The Northern men have told their marshal they will serve no longer at the wages they have. Has borne with them two years, and indeed they are better than fresh men would be, for they are experienced and inured against disease. Travers can show what case the soldiers are in with disease, especially the flux, of which Mr. Gryffyth is dead. Credence for Cromwell's servant Hough and Mr. Travers. Protests that, whatever sinister report has been made of him, he will act as an honest man. Reminds him of his suit to repair to the King. Dublin, 17 March 31 Henry VIII. Signed.
Add. Endd.
17 March. 356. Antwerp News.
Galba B. x.
92.
B. M.
News from Antwerp, 17 March 1539.—Wrote yesterday and on the 13th inst. Since which date letters have come from Rome and Florence, and some by Lyons, stating that at Rome there was no corn, but for this month, and wheat was 9½ cr. the ruglio, which is a quarter. Piero Luigy, the bp. of Rome's son, will probably come hither instead of his son Octavian. They say now that he is not coming to “procure for the estate of Florence,” but that he will be content with the estate of Pisa and her dominion. I do not know the truth, but their “ingordygia” is so great that it may be that after obtaining the part they will demand the whole. The matters are very secretly handled. Piero Luigi's son, the cardinal, is here and will return to the Court to-morrow. Yesterday arrived the “Sanese,” (fn. 7) who was with you last year, having come in the train of Don Fraunchis da Esty, who is married to the Marquesana of Paluda. The ambassadors of the duke of Cleves are with the Emperor, and an accord will probably be made between them. The estate of Gelders will remain with the Duke, but the Emperor will reserve the title. The marriage between the Duke and the duchess of Milan will take effect, and also between the prince of Araunges and the daughter of the duke of Loreno, who consents thereto for the action he pretends to have upon the duchy of Gelders.
The Emperor is proceeding more graciously in this affair of Guanto (Gaunt) than was expected. He is doing all he can to fortify himself on this “sedde.” He has given revenues of 10,000 cr. in Spain to the cardinal of Loreno. All his proceeding is to the prejudice of the French king, who, for the great lust he hath of Milan, suffers himself to be abused with vain hopes, and, fearing worse, dare not show his face of arms; “and my thynkyth that that proverbe of Makiavelly, which seyth that whan the dawnger of a warre is over oon it is better to prevene it than to deffarre it, were verey salutiffer for the Fraunche kynge. But God is the worker of all.”
The Emperor has left Gaunt and gone to Wingendall, a palace of the duke of Cleves, three leagues from Brugges, where he will stay for Easter. Certain of the most guilty at Gaunt have been condemned, but no men of estimation. This news, however, is not sure.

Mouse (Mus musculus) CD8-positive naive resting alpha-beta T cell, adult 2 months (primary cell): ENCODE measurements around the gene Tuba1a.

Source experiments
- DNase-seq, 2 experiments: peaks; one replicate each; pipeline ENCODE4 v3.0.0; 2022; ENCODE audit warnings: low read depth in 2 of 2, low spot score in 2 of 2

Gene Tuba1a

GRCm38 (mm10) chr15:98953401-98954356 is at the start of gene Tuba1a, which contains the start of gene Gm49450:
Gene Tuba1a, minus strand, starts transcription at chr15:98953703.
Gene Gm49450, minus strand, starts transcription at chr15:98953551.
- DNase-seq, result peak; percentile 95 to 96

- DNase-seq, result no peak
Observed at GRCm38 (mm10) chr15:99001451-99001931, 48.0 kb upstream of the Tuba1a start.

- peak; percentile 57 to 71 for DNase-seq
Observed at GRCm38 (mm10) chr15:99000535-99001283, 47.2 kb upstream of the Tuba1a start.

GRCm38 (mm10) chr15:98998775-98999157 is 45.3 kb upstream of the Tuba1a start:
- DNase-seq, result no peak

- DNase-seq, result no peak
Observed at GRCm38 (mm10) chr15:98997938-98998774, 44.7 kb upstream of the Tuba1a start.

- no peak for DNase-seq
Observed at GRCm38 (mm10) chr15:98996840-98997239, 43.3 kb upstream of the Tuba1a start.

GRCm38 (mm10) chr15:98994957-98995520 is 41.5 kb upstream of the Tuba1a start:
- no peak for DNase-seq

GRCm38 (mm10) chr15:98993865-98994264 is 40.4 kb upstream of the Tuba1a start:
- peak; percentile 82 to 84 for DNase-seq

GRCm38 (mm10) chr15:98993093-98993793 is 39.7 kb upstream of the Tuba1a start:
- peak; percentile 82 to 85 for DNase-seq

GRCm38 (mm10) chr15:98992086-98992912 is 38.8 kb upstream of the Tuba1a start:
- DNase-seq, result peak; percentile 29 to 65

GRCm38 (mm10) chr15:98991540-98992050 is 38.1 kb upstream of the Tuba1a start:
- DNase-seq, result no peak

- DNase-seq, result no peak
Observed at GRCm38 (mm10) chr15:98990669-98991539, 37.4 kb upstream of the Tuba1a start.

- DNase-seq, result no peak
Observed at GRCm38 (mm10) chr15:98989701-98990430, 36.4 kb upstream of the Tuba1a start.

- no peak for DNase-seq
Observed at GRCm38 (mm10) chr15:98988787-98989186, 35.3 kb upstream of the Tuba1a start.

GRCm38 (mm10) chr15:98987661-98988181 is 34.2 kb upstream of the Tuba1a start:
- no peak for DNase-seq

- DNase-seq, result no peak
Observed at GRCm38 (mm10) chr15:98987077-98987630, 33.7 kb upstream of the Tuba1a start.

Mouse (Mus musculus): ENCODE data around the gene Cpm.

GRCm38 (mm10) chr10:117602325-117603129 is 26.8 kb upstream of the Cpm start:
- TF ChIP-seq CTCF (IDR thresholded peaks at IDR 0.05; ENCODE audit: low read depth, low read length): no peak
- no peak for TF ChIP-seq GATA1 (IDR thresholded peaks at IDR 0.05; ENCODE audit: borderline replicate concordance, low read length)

The preceding is the translation of a letter from my friend at Antwerp.
I have since learned of a Florentine who came yesternight from Guanto and was there on Friday, that the Emperor has returned thither. His departure was thought to be for fear of some stirring, because of the nine persons he has had executed on Thursday. It is supposed that, as the people were quiet he will execute more.
The common opinion there is that the marriage between the duke of Cleves and the duchess of Milan will be concluded, but no one believes the duchy will be restored to the French king.
The ambassadors whom the Emperor and his brother have sent to the French king are both “their greatte cavaglierizos.” (fn. 8) At the said execution there was great doubt of some new revolution.
Pp. 3. Endd.
17 March. 357. Antwerp News.
Galba B. x.
107.
B. M.
From Antwerp, the 13th March.—The coming of the duke of Cleves into the Emperor's country is unlikely unless agreement is previously made between them, which would be a token of the discontinuance of the amity between the Emperor and the French king. The French murmur at the Emperor's delays. The Emperor says, that although his brother be come, he will compound the matter of Gand and Lekes. The Emperor's mind to enjoy the benefit of the time. The regret of some French gentlemen of the Emperor's passing that way and the sundry opinions thereof in France. The Constable is cause of the Emperor's passage. The Constable has doubt of the Dolphyn's favour when he shall come in authority. The Admiral in favour with the Dolphyn and Madame Destampes. If the Admiral should come in favour things should change.
16 March.—The Emperor and Fernando have sent ambassadors. They would bring the matters of Milan to sleep. The Frenchmen greedy of Milan. The Emperor's “cawtelles.” Without Milan the Frenchmen will not be content. The truce of the Turk is nothing; Barbarossa's preparation. The Emperor is at Gant; not so many like to be headed. The arrival of the duke of Branswik. The agreement between the Emperor and Cleves by way of marriage is much spoken of. The coming of the French king's ambassadors (fn. 9) seemeth to be cold.
From Antwerp, 17 March.—Similar notes, in an official hand, from the news letter calendared above, No. 356.